A Grand Old Party - The American Spectator | USA News and Politics
A Grand Old Party
by

Granted, 38 long years have passed since I took Driver’s Ed as a full-fledged course of study. In the interim my main source of continuing education in this area has been the occasional helpful motorist rolling down his window to deliver an impassioned update on some particular rule of the road dear to his heart. Usually I speed away from the scene of the lecture with fresh gusto.

This sort of commitment to being open to the input of others is a critical facet of a mature, successful life. The education of our youth is not always adequate to the moment of today. Nor is wisdom inevitably generated from within; it must often be sought, absorbed, adopted, even borrowed. For a moment this week it looked like our young President had come to accept this truism. He went to Capitol Hill to meet with members of Congress from “the other side.”

Our ever ready journalist corps brought us inside reports of the exchanges between the potent POTUS and the coterie from COTUS. They reminded him about such pesky concerns as jobs (not enough of them), pipelines (not enough of them), White House tours (not enough of them), regulations (too many of them) and entitlements (too many of them.) The President responded to some degree, mostly in general noncommittal language.

The piece that got me, though, was his answer to a query when the White House’s budget proposal would be forthcoming. He said it should be along very soon, but no one should expect it to hold any surprises. It would include the general agenda outlined in his campaign and available on the website.

Wow! The website! Who knew it to be the repository of our nation’s great ideals and grand ambitions?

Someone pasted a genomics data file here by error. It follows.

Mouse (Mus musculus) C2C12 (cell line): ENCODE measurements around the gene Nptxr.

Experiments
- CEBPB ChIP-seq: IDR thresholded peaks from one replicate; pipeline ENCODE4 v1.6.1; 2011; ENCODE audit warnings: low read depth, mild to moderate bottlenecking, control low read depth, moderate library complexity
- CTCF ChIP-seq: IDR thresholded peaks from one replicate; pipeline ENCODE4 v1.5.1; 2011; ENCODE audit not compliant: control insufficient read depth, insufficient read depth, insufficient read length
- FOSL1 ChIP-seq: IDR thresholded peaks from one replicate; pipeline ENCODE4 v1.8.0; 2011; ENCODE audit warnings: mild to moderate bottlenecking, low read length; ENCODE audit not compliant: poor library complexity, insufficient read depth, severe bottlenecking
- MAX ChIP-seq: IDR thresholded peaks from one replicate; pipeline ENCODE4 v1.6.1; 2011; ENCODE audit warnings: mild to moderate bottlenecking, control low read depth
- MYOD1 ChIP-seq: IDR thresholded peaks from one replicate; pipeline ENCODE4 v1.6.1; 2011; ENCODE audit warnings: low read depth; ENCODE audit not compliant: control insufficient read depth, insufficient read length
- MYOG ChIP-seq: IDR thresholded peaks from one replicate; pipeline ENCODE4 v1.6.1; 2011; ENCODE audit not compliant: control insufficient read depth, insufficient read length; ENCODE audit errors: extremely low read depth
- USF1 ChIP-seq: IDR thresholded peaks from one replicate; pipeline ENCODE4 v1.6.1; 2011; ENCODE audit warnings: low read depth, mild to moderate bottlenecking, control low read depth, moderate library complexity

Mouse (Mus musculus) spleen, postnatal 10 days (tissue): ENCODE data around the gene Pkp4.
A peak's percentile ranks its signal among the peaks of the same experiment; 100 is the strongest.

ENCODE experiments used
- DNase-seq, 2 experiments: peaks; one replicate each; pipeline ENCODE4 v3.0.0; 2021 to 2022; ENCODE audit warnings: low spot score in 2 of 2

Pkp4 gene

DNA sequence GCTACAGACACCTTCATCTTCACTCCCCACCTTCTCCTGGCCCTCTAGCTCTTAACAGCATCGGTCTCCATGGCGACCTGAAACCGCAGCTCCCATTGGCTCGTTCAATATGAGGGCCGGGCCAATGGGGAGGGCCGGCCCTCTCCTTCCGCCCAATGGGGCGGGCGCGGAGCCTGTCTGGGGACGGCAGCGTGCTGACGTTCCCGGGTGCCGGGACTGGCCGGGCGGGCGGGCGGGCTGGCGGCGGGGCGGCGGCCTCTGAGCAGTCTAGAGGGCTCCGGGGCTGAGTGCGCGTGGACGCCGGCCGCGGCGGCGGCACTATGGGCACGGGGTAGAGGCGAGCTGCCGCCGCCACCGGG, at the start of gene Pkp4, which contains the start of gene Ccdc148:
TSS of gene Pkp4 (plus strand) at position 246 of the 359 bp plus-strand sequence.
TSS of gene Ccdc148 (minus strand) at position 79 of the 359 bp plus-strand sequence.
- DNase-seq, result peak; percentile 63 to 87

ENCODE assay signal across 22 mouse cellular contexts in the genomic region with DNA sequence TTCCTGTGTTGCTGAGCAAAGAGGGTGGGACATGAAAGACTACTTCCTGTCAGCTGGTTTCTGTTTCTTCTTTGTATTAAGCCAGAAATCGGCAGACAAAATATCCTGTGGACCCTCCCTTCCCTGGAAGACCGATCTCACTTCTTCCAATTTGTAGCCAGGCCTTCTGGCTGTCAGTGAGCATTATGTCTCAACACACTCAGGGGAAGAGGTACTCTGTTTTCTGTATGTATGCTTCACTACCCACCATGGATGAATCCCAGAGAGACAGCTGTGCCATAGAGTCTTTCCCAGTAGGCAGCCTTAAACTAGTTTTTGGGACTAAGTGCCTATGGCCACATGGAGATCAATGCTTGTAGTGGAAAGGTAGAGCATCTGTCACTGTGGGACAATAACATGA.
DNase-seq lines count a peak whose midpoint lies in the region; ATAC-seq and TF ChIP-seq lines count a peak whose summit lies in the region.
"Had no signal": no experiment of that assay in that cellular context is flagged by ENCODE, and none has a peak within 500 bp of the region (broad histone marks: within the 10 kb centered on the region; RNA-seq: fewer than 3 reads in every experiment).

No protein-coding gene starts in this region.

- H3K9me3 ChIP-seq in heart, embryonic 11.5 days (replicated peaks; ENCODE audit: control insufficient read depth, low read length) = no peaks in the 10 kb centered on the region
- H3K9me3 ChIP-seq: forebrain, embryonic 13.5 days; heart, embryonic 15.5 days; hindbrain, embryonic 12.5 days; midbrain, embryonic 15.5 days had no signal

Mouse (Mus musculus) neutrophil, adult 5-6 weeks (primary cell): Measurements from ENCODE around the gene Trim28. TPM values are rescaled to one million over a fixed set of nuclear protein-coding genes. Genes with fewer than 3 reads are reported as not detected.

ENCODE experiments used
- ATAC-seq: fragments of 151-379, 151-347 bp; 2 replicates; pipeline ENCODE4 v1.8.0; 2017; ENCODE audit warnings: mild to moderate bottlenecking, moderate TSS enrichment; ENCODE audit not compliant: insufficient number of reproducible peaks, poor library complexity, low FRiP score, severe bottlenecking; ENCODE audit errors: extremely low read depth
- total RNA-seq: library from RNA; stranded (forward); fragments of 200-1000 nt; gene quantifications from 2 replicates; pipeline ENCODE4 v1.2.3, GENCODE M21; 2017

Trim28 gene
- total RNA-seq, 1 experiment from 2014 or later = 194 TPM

The possibilities here seem limitless. If indeed the Presidential vision for the future of the country can be laid out on a website, and members of Congress need only consult it to achieve satori or nirvana, perhaps we can look forward to a day when there will no longer be a physical President clanking around in a cavernous White House. The website of the Democratic Party can run against the website of the Republican Party in an election, and may the best machine win. Here is a government program we can support.

Kidding aside, the crassness on display here is astonishing. This meeting, along with the dinner dinners with 12 Republican Senators and lunch with Paul Ryan, was billed as the new rapprochement, heralding an era of governance by consensus, of people with open minds opening their eyes and their hearts. Instead the Republicans are left mostly with open mouths, their only opportunity for further enlightenment to be found on WhiteHouse.gov.

One Congressman put it pithily when he said the President was “using us as props.” This should hardly have been surprising, considering he typically uses them as straw men. The only film in which a straw man is a character and not a prop is The Wizard of Oz, which tells the story of a fellow who promises to fill everyone’s needs but ends up leaving them all feeling empty; surely that would not be a fitting metaphor for the Obama Presidency.

The truth is that Obama does not work particularly well with Democrats, so it seems ludicrous to imagine he would be fishing for chum in the Republican stream. He is a man who is all about himself, who relates well only to those who greet him with adulation. A man like that can lead a revolution, as witness Hugo Chavez. But America does not need a revolution, it needs a reawakening, a rededication, a revivification. That is not likely to come from someone whose idea of inspiring people to better their lives is to get them onto food stamps.

To be a great leader one must be prepared also to listen. King Solomon said that salvation lies in hearing a variety of advice; he also noted that a king who seeks the truth surrounds himself with people of character. With sadness I note the absence of such qualities in the White House today.

Again I find myself thinking back fondly upon all those who have offered me unsolicited guidance about my driving over the years. They are always unfailingly honest. Why, just the other day I asked a woman what the result would be if I took such-and-such a road to such-and-such a place. She predicted the outcome without hesitation: “Get lost!”

 

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